BOMA Takes Aim at Green Contract Issue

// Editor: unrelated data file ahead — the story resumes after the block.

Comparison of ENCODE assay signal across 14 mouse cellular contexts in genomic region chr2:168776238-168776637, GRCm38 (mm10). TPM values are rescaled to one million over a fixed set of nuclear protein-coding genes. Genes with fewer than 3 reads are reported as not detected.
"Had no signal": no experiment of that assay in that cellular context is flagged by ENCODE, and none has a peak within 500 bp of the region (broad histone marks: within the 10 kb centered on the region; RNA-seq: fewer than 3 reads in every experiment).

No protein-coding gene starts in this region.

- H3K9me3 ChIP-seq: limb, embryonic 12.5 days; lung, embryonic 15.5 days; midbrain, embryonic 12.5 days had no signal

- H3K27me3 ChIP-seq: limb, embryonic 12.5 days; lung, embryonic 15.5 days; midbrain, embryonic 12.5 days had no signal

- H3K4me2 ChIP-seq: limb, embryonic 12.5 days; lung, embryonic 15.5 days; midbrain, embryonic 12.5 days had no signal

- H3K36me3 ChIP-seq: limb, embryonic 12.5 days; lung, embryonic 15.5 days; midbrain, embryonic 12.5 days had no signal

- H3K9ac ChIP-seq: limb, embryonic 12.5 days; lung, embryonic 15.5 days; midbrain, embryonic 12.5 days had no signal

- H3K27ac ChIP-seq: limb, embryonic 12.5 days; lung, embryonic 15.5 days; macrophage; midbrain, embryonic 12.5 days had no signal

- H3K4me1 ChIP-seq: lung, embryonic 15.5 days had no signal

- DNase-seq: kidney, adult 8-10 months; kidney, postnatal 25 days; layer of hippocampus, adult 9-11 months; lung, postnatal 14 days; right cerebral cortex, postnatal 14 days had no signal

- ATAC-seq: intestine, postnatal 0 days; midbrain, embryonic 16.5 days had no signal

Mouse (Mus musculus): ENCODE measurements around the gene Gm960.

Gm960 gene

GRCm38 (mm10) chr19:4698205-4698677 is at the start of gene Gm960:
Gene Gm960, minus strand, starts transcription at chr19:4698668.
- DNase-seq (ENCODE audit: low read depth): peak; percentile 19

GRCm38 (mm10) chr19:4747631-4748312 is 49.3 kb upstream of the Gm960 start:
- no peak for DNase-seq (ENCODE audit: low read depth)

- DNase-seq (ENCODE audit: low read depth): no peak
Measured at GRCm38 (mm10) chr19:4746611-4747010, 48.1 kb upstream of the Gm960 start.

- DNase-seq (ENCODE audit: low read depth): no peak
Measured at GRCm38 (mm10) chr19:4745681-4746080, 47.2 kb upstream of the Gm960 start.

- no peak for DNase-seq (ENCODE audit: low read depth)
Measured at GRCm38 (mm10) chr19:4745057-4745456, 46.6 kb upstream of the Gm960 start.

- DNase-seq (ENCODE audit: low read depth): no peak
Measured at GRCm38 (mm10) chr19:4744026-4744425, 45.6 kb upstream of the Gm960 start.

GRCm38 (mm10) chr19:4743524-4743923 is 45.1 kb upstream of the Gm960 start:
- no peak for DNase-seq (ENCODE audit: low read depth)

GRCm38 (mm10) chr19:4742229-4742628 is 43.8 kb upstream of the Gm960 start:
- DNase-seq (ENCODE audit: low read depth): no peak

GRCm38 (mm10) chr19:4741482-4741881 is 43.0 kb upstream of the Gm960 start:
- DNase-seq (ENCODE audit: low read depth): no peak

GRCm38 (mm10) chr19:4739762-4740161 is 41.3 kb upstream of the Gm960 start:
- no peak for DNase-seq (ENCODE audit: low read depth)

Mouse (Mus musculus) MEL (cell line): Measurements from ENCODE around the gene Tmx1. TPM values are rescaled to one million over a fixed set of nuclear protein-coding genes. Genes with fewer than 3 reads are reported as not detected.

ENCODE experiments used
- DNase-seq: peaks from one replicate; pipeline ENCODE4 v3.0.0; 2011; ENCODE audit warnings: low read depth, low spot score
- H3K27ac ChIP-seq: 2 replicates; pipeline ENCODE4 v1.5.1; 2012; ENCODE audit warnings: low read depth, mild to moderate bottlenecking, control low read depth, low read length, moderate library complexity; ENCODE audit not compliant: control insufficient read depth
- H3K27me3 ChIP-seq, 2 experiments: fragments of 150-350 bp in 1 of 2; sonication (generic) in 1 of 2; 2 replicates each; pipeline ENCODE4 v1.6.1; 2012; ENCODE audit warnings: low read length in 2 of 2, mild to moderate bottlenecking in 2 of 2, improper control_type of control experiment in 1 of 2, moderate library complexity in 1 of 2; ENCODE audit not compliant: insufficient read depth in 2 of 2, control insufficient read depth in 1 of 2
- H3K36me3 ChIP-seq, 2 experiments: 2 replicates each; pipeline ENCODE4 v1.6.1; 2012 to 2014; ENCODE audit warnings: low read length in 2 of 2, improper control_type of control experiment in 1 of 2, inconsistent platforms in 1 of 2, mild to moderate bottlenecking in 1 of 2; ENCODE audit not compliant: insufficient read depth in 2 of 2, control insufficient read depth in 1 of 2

The speed with which green building practices have caught on in commercial real estate has outpaced the legal and contractual tools that owners, developers, tenants and others need to make such green practices function as smoothly as possible. At the Building Owners and Managers Association (BOMA) International Conference and Office Building Show in Denver yesterday, BOMA and the Clinton Climate Initiative (CCI) took a stab at part of the problem by unveiling what they term the Energy Performance Contract Model, which would allow building owners to perform major energy retrofits to the existing buildings using standardized contract language. BOMA and CCI collaborated to develop the model contract to improve both the financial and environmental performance of commercial real estate while improving energy efficiency, according to the organizations. Specifically, it’s a standardized energy performance contract, similar to the American Institute of Architects construction contract terms, in which key legal and technical provisions have been vetted beforehand by real estate companies, energy service companies as well as BOMA legal council and experts at CCI. “There’s been a lag recently between green development and its documentation,” Philip Edison, a partner in the Chicago office of law firm Chapman and Cutler L.L.P., told CPN this afternoon. Edison, though not involved with the BOMA-CCI model contract, is among the small but growing number of real estate attorneys knowledgeable about sustainability issues in real estate development, including LEED certification. “If an owner wants to develop green, or retrofit green, I advise clients to deal with it early in the process,” Edison said. “The lawyers need to be in the room at that point, too, so all of the issues surrounding sustainability are in the documents.” As part of the model, BOMA, CCI and USAA Real Estate Co. (USAA) joined forces to create an energy-efficiency pilot project in the commercial sector that addresses issues confronted by building owners looking to improve financial performance and reduce their carbon footprint. USAA provided two buildings for the pilot project to help develop and refine an energy-efficiency building retrofit model, with the goal of reducing the time and complexity involved in such projects.